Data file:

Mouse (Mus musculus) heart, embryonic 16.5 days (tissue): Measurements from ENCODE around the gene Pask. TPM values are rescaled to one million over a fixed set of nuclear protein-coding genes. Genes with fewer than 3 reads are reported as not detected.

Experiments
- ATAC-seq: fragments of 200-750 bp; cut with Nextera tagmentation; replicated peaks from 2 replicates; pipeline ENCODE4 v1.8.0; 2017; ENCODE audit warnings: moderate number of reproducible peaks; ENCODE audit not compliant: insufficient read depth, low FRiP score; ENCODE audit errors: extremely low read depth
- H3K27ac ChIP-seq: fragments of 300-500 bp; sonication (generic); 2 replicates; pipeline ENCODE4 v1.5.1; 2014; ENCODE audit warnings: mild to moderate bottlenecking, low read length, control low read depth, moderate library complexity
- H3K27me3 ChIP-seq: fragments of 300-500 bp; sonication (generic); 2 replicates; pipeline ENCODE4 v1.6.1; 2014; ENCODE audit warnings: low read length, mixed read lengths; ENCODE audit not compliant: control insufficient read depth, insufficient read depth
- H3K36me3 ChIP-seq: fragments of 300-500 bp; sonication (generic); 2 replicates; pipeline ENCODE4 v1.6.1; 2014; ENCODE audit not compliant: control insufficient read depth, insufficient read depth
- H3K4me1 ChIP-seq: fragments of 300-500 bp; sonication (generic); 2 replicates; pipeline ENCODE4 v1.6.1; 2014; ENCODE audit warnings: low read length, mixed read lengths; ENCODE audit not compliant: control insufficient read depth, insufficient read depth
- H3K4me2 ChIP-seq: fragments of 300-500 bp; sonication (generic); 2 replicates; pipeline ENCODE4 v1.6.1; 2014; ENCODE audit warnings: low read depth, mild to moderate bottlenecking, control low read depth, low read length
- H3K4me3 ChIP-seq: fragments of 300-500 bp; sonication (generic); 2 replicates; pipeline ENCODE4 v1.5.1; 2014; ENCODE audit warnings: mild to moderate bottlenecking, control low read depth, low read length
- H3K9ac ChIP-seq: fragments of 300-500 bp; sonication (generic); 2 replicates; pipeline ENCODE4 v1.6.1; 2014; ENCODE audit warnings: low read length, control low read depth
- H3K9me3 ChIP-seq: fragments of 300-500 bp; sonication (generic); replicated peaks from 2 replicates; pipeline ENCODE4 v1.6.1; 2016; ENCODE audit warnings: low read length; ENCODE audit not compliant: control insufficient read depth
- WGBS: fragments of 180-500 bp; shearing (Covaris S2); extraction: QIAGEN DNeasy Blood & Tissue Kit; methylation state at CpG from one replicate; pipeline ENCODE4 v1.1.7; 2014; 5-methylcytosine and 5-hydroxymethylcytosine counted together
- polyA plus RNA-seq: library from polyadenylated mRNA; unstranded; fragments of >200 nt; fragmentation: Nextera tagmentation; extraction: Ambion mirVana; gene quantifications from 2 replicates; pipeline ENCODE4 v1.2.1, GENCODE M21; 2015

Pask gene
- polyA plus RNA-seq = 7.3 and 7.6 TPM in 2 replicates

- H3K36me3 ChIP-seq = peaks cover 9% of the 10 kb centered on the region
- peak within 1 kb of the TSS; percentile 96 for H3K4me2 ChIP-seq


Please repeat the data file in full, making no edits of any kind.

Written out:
Mouse (Mus musculus) heart, embryonic 16.5 days (tissue): Measurements from ENCODE around the gene Pask. TPM values are rescaled to one million over a fixed set of nuclear protein-coding genes. Genes with fewer than 3 reads are reported as not detected.

Experiments
- ATAC-seq: fragments of 200-750 bp; cut with Nextera tagmentation; replicated peaks from 2 replicates; pipeline ENCODE4 v1.8.0; 2017; ENCODE audit warnings: moderate number of reproducible peaks; ENCODE audit not compliant: insufficient read depth, low FRiP score; ENCODE audit errors: extremely low read depth
- H3K27ac ChIP-seq: fragments of 300-500 bp; sonication (generic); 2 replicates; pipeline ENCODE4 v1.5.1; 2014; ENCODE audit warnings: mild to moderate bottlenecking, low read length, control low read depth, moderate library complexity
- H3K27me3 ChIP-seq: fragments of 300-500 bp; sonication (generic); 2 replicates; pipeline ENCODE4 v1.6.1; 2014; ENCODE audit warnings: low read length, mixed read lengths; ENCODE audit not compliant: control insufficient read depth, insufficient read depth
- H3K36me3 ChIP-seq: fragments of 300-500 bp; sonication (generic); 2 replicates; pipeline ENCODE4 v1.6.1; 2014; ENCODE audit not compliant: control insufficient read depth, insufficient read depth
- H3K4me1 ChIP-seq: fragments of 300-500 bp; sonication (generic); 2 replicates; pipeline ENCODE4 v1.6.1; 2014; ENCODE audit warnings: low read length, mixed read lengths; ENCODE audit not compliant: control insufficient read depth, insufficient read depth
- H3K4me2 ChIP-seq: fragments of 300-500 bp; sonication (generic); 2 replicates; pipeline ENCODE4 v1.6.1; 2014; ENCODE audit warnings: low read depth, mild to moderate bottlenecking, control low read depth, low read length
- H3K4me3 ChIP-seq: fragments of 300-500 bp; sonication (generic); 2 replicates; pipeline ENCODE4 v1.5.1; 2014; ENCODE audit warnings: mild to moderate bottlenecking, control low read depth, low read length
- H3K9ac ChIP-seq: fragments of 300-500 bp; sonication (generic); 2 replicates; pipeline ENCODE4 v1.6.1; 2014; ENCODE audit warnings: low read length, control low read depth
- H3K9me3 ChIP-seq: fragments of 300-500 bp; sonication (generic); replicated peaks from 2 replicates; pipeline ENCODE4 v1.6.1; 2016; ENCODE audit warnings: low read length; ENCODE audit not compliant: control insufficient read depth
- WGBS: fragments of 180-500 bp; shearing (Covaris S2); extraction: QIAGEN DNeasy Blood & Tissue Kit; methylation state at CpG from one replicate; pipeline ENCODE4 v1.1.7; 2014; 5-methylcytosine and 5-hydroxymethylcytosine counted together
- polyA plus RNA-seq: library from polyadenylated mRNA; unstranded; fragments of >200 nt; fragmentation: Nextera tagmentation; extraction: Ambion mirVana; gene quantifications from 2 replicates; pipeline ENCODE4 v1.2.1, GENCODE M21; 2015

Pask gene
- polyA plus RNA-seq = 7.3 and 7.6 TPM in 2 replicates

- H3K36me3 ChIP-seq = peaks cover 9% of the 10 kb centered on the region
- peak within 1 kb of the TSS; percentile 96 for H3K4me2 ChIP-seq